Private View: Thursday 4th October 6 – 9 pm
The Sunday Painter is pleased to announce the opening of SHE LOOKS NICE, a solo presentation of new works by London based artist Guy Rusha.
To Accompany the exhibition the artists has produced a unique limited edition artwork, ‘Olympic Poster’, 2012 which can be viewed here.
Guy Rusha mostly makes paintings but also makes sculptures. The paintings tend to be of women. They are painted quite thick but the final images themselves are sparse. In terms of detail, the faces are usually extremely simple, almost verging on being blank, except for a couple of specifically telling features. These might be a piece of jewelry such as a gold earring or a stroke of neon eyeshadow. These details are homed in on, exaggerated slightly in scale and colour. As such, they seem to say more about the person looking than the subject being painted. His sculptures tend to sit more in the realm of found materials. Recently he has been using sponge. These started life as a quick response to Yves Klein. Carved into sharply angular, slightly figurative forms and steeped in black oil paint, they appear to masquerade as classical sculpture. There is something flip about them, irreverent perhaps. They take on the look of classical sculpture as seen in black and white photographs in art books but without all the labour. They are indeed physically extremely light.
In terms of his approach and subject matter both his painting and sculpture refer to a specific tradition in art that involves institutions, museums, the idea of great works and their weightiness. He has said in the past that his decision to paint women enables him to converse with this tradition from his position as young artist looking at what his predecessors called art. But there is usually something slightly odd about the actual look of his painting and sculpture that prevents it from sitting comfortably within the realm of nostalgia or classicism. They are full of hard edges and too sharp angles. They have a distinct minimalism, something that looks unburdened or even newborn. Collectively they share resemblances, becoming slightly generic looking as if painted from the same vague memory. They seem always a little out of reach. I would say that there is an anachronism about them but it’s one that doesn’t refer strictly to the past.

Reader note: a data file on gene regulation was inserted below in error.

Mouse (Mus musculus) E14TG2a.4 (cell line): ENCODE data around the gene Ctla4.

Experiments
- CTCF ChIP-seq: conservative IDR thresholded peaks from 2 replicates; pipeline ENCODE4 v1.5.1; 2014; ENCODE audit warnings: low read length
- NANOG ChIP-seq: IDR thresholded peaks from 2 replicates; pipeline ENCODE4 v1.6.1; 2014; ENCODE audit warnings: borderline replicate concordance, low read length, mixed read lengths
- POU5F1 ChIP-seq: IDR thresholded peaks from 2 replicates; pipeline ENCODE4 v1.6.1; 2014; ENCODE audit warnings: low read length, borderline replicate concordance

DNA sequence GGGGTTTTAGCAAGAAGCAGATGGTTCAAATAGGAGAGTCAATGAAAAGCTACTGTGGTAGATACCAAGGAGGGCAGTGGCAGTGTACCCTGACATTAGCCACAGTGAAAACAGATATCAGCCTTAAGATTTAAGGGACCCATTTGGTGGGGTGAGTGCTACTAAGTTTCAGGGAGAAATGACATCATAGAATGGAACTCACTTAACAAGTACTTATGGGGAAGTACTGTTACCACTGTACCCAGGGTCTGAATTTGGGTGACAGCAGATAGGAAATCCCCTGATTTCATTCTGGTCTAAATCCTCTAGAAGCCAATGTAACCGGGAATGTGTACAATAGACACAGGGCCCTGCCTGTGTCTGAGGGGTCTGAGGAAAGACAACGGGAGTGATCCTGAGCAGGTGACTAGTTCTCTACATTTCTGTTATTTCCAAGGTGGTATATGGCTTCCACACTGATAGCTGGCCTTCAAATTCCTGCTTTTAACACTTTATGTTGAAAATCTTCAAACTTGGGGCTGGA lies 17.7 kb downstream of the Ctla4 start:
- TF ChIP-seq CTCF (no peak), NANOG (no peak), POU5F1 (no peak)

-Gili Tal 2012
Guy Rusha – b. 1983 in London where he lives and works. He studied at the Slade School of Fine Art and the British School at Athens. Recent solo shows include Her, Horton Gallery, New York 2011, Greek Works, British School at Athens 2010 and Practical Treatises, The Hex, London 2008. Recent group shows include A Momentary Stay Against Confusion, Horton Gallery, Berlin 2011, A Painting Show curated by Aaron Moulton, Autocentre, Berlin 2011, and Middlemarch, Autoitalia, London 2010.